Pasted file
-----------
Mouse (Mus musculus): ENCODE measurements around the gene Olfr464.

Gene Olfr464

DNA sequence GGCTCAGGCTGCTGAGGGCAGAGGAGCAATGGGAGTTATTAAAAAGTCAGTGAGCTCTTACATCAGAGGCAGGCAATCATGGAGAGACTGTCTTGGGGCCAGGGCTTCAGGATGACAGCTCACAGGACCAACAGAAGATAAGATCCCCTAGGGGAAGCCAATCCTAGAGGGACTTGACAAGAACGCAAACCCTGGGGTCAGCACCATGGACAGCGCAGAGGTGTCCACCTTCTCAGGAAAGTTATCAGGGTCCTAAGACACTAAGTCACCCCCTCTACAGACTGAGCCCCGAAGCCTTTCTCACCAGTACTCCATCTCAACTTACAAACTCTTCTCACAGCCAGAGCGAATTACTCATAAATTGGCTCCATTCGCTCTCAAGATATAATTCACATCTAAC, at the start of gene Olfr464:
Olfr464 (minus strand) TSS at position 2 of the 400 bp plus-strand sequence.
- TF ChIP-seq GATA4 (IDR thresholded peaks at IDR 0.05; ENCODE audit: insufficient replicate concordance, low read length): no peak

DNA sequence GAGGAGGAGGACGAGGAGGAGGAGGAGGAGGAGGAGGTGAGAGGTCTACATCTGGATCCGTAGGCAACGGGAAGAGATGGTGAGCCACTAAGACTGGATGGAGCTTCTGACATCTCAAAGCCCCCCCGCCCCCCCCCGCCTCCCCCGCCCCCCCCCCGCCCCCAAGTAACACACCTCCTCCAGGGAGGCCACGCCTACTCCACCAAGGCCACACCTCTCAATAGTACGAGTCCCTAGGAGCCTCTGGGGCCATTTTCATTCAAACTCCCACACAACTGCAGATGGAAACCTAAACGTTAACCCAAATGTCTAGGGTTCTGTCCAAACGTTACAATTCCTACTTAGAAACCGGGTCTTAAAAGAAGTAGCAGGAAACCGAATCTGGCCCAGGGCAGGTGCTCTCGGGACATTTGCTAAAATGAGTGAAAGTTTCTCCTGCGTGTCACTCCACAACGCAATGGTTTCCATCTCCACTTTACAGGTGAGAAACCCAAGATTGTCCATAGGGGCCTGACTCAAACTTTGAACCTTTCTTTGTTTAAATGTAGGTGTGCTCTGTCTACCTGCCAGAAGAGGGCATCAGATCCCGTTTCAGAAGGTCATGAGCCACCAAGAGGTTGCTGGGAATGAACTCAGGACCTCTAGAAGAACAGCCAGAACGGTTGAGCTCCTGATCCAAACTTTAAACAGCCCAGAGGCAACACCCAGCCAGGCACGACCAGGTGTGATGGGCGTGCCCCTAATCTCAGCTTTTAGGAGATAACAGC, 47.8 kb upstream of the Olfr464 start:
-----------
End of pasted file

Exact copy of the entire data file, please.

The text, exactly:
Mouse (Mus musculus): ENCODE measurements around the gene Olfr464.

Gene Olfr464

DNA sequence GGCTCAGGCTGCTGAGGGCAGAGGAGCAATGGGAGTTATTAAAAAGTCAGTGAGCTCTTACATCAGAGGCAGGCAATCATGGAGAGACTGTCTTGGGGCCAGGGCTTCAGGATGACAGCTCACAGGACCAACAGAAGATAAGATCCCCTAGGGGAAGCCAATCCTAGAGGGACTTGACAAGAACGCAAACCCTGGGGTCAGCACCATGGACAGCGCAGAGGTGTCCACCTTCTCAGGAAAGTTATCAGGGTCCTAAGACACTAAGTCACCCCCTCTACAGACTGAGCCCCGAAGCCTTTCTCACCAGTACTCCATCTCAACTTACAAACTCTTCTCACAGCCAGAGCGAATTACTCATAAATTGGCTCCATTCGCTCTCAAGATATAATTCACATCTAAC, at the start of gene Olfr464:
Olfr464 (minus strand) TSS at position 2 of the 400 bp plus-strand sequence.
- TF ChIP-seq GATA4 (IDR thresholded peaks at IDR 0.05; ENCODE audit: insufficient replicate concordance, low read length): no peak

DNA sequence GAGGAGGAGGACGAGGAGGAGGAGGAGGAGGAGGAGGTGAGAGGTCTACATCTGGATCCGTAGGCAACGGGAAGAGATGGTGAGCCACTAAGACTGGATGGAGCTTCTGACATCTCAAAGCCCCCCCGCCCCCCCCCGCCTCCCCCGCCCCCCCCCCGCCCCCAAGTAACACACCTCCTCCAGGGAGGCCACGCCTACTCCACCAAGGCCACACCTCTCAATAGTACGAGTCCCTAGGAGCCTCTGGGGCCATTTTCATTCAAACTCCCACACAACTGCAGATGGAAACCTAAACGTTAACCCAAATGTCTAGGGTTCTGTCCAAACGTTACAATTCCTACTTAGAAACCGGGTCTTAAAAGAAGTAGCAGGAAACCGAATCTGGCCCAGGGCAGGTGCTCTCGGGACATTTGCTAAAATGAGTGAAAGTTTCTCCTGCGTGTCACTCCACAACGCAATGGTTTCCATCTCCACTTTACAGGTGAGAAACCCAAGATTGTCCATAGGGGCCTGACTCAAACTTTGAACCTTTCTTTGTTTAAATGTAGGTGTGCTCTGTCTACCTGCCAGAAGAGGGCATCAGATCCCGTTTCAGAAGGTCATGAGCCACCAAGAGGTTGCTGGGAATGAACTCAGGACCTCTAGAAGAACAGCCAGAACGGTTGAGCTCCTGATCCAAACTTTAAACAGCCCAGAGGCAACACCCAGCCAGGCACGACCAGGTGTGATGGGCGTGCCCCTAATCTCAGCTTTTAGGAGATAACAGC, 47.8 kb upstream of the Olfr464 start: